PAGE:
The industry has become the most dangerous occupation in the UK, outstripping deaths and injuries occurring in the construction and offshore industries.
The staggering number of fatalities involving men, women and four children in the last 10 years was revealed at the Black Isle Show in the Highlands as a new partnership to tackle the issue of safety was unveiled.
Just earlier this month, 18-year-old Zach Fox died after falling into a silo at a farm in Denholm, near Hawick, in the Scottish Borders. An investigation is underway. A young child was also recently killed in a tragedy in Ireland.
Statistics from the Health and Safety Executive (HSE) show that, of the 76 killed in the last decade, nine died in incidents involving livestock.
A further 26 people were killed by vehicles overturning or being struck by a moving vehicle.
Another 13 died in falls, while six people have been killed when they came into contact with working machinery or equipment.
The consequences have brought a catalogue of heartbreak and misery to dozens of Scottish families and rural communities.
The Farm Safety Scotland Partnership, launched at the biggest agriculture event in the Highlands, is aimed at improving the safety record of those who live and work on farms and crofts.
The initiative involves the National Farmers Union (NFU) Scotland, insurers NFU Mutual, HSE and the Scottish Government.
A new campaign leaflet “Working Together to Save Lives” has also been produced.
It outlines the four most common dangers – Falls, Animals, Transport and Equipment (FATE) – and urges farmers not to leave their own safety, and that of employees and family, to “FATE”.
NFU Scotland Vice President Allan Bowie said: “Tragic incidents in the past few days across the UK and Ireland remind everyone that farms can be dangerous places so it is important that everyone on a farm takes the necessary steps so that they can stay safe while farming.
“The Farm Safety Partnership intends to change behaviours and attitudes by promoting the steps that can be done to reduce the risks of common farm jobs.
“Most people will be able to recall a close call situation that could so easily have resulted in serious injury or even fatality.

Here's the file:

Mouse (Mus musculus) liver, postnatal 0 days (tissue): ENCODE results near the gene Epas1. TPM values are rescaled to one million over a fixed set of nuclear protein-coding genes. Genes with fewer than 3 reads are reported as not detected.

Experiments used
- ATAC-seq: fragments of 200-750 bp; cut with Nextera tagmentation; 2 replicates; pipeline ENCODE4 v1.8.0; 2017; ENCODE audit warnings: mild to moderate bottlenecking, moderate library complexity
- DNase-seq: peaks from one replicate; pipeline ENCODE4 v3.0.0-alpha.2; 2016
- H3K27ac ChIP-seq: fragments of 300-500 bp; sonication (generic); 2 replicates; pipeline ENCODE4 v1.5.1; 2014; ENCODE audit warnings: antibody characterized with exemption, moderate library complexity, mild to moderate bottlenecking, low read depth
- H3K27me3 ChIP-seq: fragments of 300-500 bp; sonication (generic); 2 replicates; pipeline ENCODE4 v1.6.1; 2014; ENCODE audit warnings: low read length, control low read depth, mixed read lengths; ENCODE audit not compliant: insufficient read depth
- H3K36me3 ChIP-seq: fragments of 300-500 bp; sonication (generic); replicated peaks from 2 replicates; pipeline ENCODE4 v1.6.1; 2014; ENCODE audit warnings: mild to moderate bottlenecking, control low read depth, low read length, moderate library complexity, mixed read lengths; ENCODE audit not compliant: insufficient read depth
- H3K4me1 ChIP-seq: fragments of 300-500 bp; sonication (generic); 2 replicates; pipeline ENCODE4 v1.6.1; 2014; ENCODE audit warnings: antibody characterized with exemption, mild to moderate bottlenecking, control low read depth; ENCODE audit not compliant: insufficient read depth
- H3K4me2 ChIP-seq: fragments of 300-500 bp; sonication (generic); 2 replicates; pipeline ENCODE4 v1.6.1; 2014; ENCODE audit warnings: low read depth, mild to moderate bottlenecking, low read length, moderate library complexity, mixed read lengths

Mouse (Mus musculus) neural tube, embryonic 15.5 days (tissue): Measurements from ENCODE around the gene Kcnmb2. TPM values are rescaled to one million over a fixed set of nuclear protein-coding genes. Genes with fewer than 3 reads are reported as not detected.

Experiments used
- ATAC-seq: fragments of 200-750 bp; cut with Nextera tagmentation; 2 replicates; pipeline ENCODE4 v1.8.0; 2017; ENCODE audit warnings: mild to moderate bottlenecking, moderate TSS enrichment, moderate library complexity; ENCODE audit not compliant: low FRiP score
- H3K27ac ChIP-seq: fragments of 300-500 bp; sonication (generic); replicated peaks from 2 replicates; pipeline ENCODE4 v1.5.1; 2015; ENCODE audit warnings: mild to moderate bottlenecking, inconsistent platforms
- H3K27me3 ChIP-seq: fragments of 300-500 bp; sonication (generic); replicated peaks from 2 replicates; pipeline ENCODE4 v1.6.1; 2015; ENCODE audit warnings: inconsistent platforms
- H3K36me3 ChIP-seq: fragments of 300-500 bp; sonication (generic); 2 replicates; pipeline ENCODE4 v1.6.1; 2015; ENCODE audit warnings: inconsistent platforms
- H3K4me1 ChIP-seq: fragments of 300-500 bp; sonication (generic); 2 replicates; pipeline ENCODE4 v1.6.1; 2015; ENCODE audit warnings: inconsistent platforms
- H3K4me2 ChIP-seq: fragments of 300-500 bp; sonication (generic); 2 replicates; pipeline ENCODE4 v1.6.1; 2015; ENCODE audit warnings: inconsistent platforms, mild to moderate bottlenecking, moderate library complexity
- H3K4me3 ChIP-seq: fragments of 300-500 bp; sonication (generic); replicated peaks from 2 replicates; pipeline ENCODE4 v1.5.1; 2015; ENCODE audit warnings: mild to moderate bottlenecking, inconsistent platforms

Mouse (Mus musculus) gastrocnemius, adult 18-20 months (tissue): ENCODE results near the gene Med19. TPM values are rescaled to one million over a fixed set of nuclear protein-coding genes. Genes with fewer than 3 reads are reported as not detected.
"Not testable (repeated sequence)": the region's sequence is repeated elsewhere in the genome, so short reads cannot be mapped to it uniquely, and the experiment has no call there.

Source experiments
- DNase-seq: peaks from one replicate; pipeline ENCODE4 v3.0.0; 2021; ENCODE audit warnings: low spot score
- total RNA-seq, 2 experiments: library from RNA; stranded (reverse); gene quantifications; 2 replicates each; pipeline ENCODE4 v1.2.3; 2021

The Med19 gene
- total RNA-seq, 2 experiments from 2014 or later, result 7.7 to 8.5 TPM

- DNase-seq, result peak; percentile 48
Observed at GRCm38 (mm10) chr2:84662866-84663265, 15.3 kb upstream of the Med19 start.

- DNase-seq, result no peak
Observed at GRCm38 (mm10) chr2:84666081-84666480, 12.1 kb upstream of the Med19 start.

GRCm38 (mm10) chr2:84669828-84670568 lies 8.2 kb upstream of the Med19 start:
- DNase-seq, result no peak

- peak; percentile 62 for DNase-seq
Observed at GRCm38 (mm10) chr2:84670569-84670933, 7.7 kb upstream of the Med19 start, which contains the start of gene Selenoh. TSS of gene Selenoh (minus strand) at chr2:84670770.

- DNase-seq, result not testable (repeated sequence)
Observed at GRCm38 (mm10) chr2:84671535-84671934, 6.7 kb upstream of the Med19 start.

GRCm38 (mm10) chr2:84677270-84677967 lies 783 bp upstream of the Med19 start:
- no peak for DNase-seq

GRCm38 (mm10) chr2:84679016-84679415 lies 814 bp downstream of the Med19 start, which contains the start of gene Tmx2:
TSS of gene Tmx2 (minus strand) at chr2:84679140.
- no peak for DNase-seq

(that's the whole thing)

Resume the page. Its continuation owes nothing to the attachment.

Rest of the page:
“By adopting some simple steps as part of everyday working practices we can reduce the number of accidents and deaths on Scotland’s farms.”
Martin Malone, NFU Mutual Scotland Manager, said that, as the insurer of the majority of Scottish farms, they were all too aware of the dreadful impact that deaths and serious injuries had on farming families.
He added: “The establishment of the partnership provides a focus for organisations involved in agriculture to work together and use their combined skills and experience to produce a less dangerous working environment.
“Whilst other industries – including construction – have seen accidents fall sharply in recent years, the number of people killed and injured on our farms has remained high and farming is now the most dangerous occupation in Great Britain.
Rick Brunt, Head of Agriculture in the Health and Safety Executive said: “The high rate of deaths in the farming sector underlines the industry’s poor record of managing risks.
“Every year too many people are needlessly killed and injured on farms in Scotland.”
“This Partnership is a massive step forward in the industry working to tackle the issues and creating a safer future.”
Rural affairs minister Richard Lochhead attended the launch and said: “Our men and women working in the farming industry to bring food to our tables do so in often hazardous conditions and this can sometimes have tragic consequences.
“Every single tragedy is one too many and it is therefore essential that everyone working in the industry understands the risks and takes every available precaution to stay as safe as possible.
“By raising awareness and providing safety information and tips, the Farm Safety Partnership Scotland has the potential to save lives and prevent injury.”
The total number of deaths among workers over the ten years was 66, while 10 deaths - including four children - were members of the public.
In March, Jim Sharp, 66, who farmed near Lauder in the Borders, died while operating a grain auger.
It was one of eight deaths in 2013/14.
Others included a 37-year-old self-employed agricultural mechanic was killed when both tractor and plough overturned into a ravine and a 39-year-old self-employed farmer who was dragged into a combine harvester.
There was also a 66-year-old self-employed farmer who died when he was dragged into a silo and a 78-year-old member of the public who was attacked by a bull.
Just recently, an eight-year old boy who became overcome by slurry fumes at a County Antrim farm died.
Robert Christie had been helping his 52-year-old father, also called Robert, to mix slurry on a farm near Dunloy when they both fell sick.
The most high profile deaths in recent years happened in September 2012, when Ulster rugby player Nevin Spence, his father Noel and brother Graham died after they were overcome by fumes on their family farm.
The inquest into their deaths was told it was the worst farming tragedy in Northern Ireland for 20 years.
Following the launch, leaders of key farming organisations signed a pair of nine-feet tall yellow wellies which are the symbol of the Farm Safety Foundation (FSF).
The FSF is a charitable foundation set up by NFU Mutual because of its concern over the continuing high level of accidents on farms.